August 11, 2017: Hiked Miles 1845.3 to 1863.4 + .8 to lake (18.9 total)
I could not fall asleep last night for the life of me. I tossed and turned until almost 1:00 in the morning. These real beds I tell ya, they’re just too dang comfy to sleep in.
I told myself I was going to sleep in as long as possible, but by 6:30 we were both wide awake. We lounged in bed for almost an hour which was amazing. Most mornings it’s wake up and go, so having a lazy, relaxing morning was a nice treat.
We finally pulled ourselves out of bed once we heard Kay banging around in the kitchen and came out to join the world. Waking up to the smell of bacon is possibly one of the best feelings.
Between the three of us we were able to eat almost two thirds of it. We packed the rest of it along with the leftover bacon out to the trail with us.
We packed up and Kay drove us back to the trail. We’re skipping ahead due to the fire closure so she drove us out Highway 138 so we could get back on north of Crater Lake. The drive was pretty, but incredibly windy and being in the back seat didn’t help. I spent the almost two hour ride trying to keep my cinnamon roll down.
We finally arrived and said goodbye to Kay. We had so much fun with her on our short trip and can’t wait to come see her again on our way back down.
A couple hikers we know were hitching a few miles back to the resort to pick up packages so Kay was kind enough up give them a ride down. We waved goodbye to all of them and then ran across the highway and started hiking.
We felt a few raindrops throughout the day but nothing ever materialized. We quickly ran into an awesome water cache.
We spent the next couple hours climbing through the trees and on the way ran into none other than the infamous Trail Bait and his owners.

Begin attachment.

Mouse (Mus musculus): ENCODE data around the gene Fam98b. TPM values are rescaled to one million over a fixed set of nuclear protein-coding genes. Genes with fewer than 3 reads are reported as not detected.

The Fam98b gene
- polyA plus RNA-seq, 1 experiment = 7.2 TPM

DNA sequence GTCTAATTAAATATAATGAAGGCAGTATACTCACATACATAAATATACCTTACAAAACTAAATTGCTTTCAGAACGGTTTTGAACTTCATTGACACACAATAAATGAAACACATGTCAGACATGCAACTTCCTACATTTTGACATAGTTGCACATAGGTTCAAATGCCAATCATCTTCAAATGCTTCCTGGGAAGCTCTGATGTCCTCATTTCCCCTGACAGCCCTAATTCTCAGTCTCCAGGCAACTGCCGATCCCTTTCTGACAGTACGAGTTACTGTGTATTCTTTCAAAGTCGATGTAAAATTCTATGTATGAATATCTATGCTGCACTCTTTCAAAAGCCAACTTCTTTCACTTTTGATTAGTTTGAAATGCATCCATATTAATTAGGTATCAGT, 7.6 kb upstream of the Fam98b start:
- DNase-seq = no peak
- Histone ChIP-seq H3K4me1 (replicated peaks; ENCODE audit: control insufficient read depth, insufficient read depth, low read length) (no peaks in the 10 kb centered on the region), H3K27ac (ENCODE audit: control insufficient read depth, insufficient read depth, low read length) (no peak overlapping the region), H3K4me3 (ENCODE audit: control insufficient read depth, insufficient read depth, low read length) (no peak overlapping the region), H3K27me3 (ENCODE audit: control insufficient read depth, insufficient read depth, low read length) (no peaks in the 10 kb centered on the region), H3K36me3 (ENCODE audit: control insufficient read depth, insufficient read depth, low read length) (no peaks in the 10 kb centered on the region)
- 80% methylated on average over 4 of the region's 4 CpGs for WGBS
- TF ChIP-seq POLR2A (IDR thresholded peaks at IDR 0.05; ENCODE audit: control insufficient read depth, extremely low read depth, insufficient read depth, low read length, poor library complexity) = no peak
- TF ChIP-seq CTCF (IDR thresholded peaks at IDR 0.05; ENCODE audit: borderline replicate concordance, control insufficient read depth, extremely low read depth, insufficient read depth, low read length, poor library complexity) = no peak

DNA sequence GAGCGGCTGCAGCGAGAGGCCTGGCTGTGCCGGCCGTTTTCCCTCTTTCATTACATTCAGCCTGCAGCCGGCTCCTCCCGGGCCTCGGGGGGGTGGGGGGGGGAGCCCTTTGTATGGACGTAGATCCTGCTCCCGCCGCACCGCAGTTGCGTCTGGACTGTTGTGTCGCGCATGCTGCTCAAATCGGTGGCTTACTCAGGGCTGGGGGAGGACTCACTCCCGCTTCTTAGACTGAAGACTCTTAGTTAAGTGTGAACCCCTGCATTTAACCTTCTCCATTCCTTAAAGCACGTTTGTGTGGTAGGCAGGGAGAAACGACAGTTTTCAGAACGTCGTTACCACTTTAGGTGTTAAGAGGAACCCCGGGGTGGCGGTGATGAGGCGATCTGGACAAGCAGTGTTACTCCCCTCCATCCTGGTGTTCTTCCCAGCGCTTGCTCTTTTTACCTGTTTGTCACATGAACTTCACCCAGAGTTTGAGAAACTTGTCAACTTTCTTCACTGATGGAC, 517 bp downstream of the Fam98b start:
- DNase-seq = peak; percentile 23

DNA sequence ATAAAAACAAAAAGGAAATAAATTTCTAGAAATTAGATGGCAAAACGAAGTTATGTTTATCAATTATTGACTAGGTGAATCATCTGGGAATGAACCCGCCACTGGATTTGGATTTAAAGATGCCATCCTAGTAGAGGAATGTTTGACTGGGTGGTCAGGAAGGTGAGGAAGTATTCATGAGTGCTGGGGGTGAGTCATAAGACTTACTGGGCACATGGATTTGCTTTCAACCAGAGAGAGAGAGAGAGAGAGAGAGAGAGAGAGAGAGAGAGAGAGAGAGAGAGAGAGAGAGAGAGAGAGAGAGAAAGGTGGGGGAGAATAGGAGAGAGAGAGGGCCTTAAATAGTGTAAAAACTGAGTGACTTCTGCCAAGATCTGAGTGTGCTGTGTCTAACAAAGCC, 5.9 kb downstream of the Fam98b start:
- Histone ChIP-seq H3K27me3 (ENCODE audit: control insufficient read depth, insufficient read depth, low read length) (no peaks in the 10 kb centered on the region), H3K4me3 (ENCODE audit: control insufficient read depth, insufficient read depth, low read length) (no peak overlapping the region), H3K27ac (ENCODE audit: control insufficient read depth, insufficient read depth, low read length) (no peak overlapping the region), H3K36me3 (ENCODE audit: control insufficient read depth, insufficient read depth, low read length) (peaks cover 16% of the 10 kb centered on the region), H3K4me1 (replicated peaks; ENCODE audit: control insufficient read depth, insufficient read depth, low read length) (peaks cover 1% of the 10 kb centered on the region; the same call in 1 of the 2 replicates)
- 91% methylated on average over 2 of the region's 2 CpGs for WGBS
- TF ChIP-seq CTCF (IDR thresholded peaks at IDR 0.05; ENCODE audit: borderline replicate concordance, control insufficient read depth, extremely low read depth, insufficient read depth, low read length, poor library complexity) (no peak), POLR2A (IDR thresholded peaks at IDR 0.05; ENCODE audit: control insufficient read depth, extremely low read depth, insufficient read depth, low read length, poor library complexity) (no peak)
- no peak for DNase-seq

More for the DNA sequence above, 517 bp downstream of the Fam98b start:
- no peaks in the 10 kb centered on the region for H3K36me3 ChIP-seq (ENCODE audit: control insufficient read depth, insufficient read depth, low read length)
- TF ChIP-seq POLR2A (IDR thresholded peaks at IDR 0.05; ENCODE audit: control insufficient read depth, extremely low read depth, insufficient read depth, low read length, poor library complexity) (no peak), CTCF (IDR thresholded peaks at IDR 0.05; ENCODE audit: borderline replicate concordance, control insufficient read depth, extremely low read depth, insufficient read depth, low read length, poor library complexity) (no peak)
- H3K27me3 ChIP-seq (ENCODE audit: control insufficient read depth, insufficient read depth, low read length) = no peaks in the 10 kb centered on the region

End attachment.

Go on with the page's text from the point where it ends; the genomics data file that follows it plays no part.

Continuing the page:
We cruised through some more trees and a rocky area and got some neat views whenever we popped out of the trees.
We stopped for lunch when we found a pretty little stream.
We met another hiker at lunch who had started the trail a couple weeks ago in Seiad Valley. He was really interesting and we had a fun lunch talking to him about how the trail changes your perspective about what’s important in life and reassured him his feet would start feeling better soon enough. Better, not good. They’ll never feel good again. We found out he’s a university professor from Texas. I love how there is literally every kind of person you can think of out here all hiking the trail together. Between the three of us, we sound like the start to a bad joke. A professor, a firefighter, and a blonde walk into a bar… I’ll let you come up with the rest.
We took a quick lunch since we got a really late start on the day and ran off up the hill afterwards only to get yet some more cool views of our new favorite mountain.
What do you think this thing looks like?
And here’s some more cool rocks:
I can’t believe we won’t go higher than this again on the trail. And we’re only to Oregon!
The rest of the afternoon was all downhill, of course. We cruised through the trees and caught a glimpse of the fireball sun through the trees every so often.
At one point Colton’s mom texted us to let us know the section we just skipped due to the fire closure just reopened. Oh yay, just our luck. Although we did make quite a few SOBO’s happy with the news.
This section of the trail is pretty dry so we had to hike almost a mile off trail to get water. But it was totally worth it to camp at this beautiful lake.
We poured on the deet, set up quickly, filtered our horse-poo lake water, and cooked some dinner in the dark.
Now I’m staring up at the stars through our tent, listening to owls hooting, crickets chirping, and Colton talking in his sleep. He just rolled over and asked me if my window was rolled up. Huh? Then he pointed at my tent door and said “roll your window up.” I played along, “It is.” He reached over, touched my zipped-up door and passed back out. So caring, even when he’s sleeping.